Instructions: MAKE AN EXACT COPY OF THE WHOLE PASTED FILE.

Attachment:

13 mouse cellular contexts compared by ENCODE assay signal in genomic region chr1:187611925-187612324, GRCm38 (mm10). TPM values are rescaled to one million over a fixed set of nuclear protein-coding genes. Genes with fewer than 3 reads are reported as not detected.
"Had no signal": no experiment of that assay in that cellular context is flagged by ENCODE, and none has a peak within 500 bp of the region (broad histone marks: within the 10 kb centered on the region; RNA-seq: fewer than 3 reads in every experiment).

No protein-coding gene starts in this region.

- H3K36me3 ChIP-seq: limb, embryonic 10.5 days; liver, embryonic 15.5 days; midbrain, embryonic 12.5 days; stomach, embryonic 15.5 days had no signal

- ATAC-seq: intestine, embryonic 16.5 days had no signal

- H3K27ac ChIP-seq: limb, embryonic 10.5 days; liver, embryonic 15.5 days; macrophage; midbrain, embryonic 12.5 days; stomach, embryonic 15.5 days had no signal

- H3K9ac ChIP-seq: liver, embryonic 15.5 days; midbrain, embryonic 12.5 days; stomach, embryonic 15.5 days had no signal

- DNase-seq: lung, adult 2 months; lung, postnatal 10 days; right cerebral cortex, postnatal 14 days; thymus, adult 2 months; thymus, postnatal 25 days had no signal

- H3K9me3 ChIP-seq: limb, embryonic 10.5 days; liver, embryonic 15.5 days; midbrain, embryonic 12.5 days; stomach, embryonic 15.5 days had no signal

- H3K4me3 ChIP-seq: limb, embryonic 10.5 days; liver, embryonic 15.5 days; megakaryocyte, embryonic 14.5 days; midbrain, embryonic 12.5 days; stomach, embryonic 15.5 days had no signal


13 mouse cellular contexts compared by ENCODE assay signal in genomic region chr1:187611925-187612324, GRCm38 (mm10). TPM values are rescaled to one million over a fixed set of nuclear protein-coding genes. Genes with fewer than 3 reads are reported as not detected.
"Had no signal": no experiment of that assay in that cellular context is flagged by ENCODE, and none has a peak within 500 bp of the region (broad histone marks: within the 10 kb centered on the region; RNA-seq: fewer than 3 reads in every experiment).

No protein-coding gene starts in this region.

- H3K36me3 ChIP-seq: limb, embryonic 10.5 days; liver, embryonic 15.5 days; midbrain, embryonic 12.5 days; stomach, embryonic 15.5 days had no signal

- ATAC-seq: intestine, embryonic 16.5 days had no signal

- H3K27ac ChIP-seq: limb, embryonic 10.5 days; liver, embryonic 15.5 days; macrophage; midbrain, embryonic 12.5 days; stomach, embryonic 15.5 days had no signal

- H3K9ac ChIP-seq: liver, embryonic 15.5 days; midbrain, embryonic 12.5 days; stomach, embryonic 15.5 days had no signal

- DNase-seq: lung, adult 2 months; lung, postnatal 10 days; right cerebral cortex, postnatal 14 days; thymus, adult 2 months; thymus, postnatal 25 days had no signal

- H3K9me3 ChIP-seq: limb, embryonic 10.5 days; liver, embryonic 15.5 days; midbrain, embryonic 12.5 days; stomach, embryonic 15.5 days had no signal

- H3K4me3 ChIP-seq: limb, embryonic 10.5 days; liver, embryonic 15.5 days; megakaryocyte, embryonic 14.5 days; midbrain, embryonic 12.5 days; stomach, embryonic 15.5 days had no signal